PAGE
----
4. Single Leg Glute Bridge Hold (Hold only one side per set- next set do the opposite)- 4 x 10 – 30 seconds

Assume a single leg glute bridge position, making sure your foot is about 6 inches from your butt. Next, slightly raise the toes of the working leg off the ground, to full emphasize “driving through the heel.” Then, without arching your lower back, drive the hips up as high as you can, and simply hold that position. Maintaining the mind-muscle connection of driving through your heel the entire set.

4a. BW Single Arm Single Leg RDL’s– (FULL ROM- Same side you just ISO held for- If your left leg was on the ground for your single leg glute bridge, then your left leg stays on the ground for your single leg RDL)- 4 x 10 – 20 reps

Take your time with this move, and ideally get in front of a mirror to provide a visual form check. The key here is your Back position. Notice my back remains relatively flat throughout the ROM, with my shoulder blade retracted in place. My back leg works like a pendulum and is actually what drops my hand down- as opposed to thinking about “reaching” towards my opposite foot. Once you start “reaching,” as opposed to letting your back leg drop you, you will lose your proper back position. To aid in this cue, put a towel under your arm, which will force you to keep the shoulder blades retracted. Finally, don’t be obsessed with touching your toe, or your shin or anything like that. Just drop your hand until you feel like you can’t keep your back straight anymore. This ROM will improve as your hamstring flexibility and strength improve. (To make this move more challenging don’t let your foot touch at the top either- this will keep tension on your glutes and hamstrings.)

4. 1/2 Kneeling Adductor Stretch– 4 x 30 s. each side

5. RKC Plank– 4 x 20-30 s.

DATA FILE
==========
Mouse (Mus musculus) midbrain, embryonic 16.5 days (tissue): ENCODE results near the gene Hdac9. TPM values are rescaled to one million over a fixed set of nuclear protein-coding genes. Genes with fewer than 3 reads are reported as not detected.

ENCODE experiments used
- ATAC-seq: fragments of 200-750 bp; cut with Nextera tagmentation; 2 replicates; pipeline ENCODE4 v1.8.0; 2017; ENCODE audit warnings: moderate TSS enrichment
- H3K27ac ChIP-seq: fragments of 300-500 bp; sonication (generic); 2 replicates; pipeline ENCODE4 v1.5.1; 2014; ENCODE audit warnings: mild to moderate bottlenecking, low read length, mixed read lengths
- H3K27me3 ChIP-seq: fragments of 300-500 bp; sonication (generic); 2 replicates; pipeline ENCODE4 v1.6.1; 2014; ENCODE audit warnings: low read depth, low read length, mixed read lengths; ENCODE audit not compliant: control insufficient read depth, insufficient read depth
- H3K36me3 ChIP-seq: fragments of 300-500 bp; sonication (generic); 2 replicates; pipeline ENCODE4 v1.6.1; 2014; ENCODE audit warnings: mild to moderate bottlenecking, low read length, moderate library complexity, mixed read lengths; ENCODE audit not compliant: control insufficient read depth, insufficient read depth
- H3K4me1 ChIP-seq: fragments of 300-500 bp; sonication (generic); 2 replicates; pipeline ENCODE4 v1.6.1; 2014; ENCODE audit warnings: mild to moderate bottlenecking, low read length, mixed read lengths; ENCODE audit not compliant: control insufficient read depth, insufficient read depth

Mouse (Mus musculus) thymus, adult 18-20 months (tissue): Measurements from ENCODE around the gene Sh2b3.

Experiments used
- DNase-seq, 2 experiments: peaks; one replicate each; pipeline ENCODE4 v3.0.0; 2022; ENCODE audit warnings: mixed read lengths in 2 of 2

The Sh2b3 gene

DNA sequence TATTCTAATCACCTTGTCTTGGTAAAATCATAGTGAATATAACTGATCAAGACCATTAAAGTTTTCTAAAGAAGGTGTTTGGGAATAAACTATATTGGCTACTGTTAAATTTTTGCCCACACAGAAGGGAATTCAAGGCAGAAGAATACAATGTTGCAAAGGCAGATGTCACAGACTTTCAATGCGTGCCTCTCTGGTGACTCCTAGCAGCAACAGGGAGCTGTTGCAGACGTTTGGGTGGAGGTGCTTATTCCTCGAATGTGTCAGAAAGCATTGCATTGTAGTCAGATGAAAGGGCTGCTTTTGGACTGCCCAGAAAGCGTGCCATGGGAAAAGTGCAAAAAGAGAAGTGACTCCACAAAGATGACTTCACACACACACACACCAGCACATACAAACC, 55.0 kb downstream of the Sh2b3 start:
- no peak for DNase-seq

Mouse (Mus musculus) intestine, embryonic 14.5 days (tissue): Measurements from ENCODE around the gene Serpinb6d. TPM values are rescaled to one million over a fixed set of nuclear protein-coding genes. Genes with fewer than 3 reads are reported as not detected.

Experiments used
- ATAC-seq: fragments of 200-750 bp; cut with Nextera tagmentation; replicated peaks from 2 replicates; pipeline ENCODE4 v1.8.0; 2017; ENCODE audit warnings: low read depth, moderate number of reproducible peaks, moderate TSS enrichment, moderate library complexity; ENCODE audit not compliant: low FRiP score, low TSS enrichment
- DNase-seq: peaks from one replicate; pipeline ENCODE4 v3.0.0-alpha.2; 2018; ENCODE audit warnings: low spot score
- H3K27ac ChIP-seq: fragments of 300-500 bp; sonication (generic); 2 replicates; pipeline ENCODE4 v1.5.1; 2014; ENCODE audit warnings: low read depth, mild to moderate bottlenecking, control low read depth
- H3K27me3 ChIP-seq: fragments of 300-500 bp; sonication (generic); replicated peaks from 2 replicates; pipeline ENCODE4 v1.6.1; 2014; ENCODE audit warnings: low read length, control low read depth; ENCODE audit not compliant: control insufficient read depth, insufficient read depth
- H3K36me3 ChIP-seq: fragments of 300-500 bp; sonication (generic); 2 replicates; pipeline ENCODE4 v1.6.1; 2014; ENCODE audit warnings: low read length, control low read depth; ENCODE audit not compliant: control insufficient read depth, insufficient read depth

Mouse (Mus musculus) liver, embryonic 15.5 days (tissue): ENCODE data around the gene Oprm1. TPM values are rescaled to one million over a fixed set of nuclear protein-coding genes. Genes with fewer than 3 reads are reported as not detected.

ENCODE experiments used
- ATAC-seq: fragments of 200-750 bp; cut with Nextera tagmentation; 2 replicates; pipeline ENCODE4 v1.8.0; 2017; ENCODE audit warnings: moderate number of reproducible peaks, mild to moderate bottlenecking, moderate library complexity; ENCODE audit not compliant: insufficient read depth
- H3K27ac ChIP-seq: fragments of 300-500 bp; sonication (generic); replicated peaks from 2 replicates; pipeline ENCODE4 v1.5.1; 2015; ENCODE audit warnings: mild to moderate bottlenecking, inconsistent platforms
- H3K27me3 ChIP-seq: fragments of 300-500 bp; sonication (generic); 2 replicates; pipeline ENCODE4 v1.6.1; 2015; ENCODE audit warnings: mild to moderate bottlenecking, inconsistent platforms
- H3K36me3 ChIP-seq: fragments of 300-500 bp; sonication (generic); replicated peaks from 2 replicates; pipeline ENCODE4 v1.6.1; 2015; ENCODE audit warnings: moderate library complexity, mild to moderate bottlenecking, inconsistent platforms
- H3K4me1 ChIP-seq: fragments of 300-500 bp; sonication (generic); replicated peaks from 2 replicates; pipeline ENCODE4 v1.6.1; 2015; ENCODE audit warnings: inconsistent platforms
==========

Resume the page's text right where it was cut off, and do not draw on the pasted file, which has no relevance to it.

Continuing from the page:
5a. Reverse Crunch– 4 x 30 s.

5b. Dead Bug– 4 x 30 s. (SLOW Reps)

Get your knees bent at 90 degrees and your arms up straight. Before you move either side, make sure your lower back is firmly in contact with the ground. Then SLOWLY, extend your opposite arm with your opposite leg, and bring them both back to your center position (breathing out as you pull back to center) before you move to the next side. Take your time with this move, it’s low-intensity core work, with an extremely high level of body coordination.

Final Thoughts

As your home workout routine starts to feel stale, it is imperative to add in methods such as isometric holds to not only spice up the workout, but also give your muscles an added stimulus. Avoid the usual pitfall of merely performing your body weight workout “quicker.” You’ll actually wind up getting less out of that method long-term, than if you employ a pre-exhaustive tactic such as isometric holds- where you’ll get stronger.

Also keep in mind, that implementing the concept of isometric holds as a pre-exhaustive measure, is a valuable tool to possess for when gyms re-open. This is a method that will serve you extremely well in the weight room as well!

Stay safe, healthy and tuned for more workouts to come!

Yours in Fitness and Health,

TC

Your Final Reward Will Be Heartache and Tears, If You’ve Cheated the Guy in the Glass.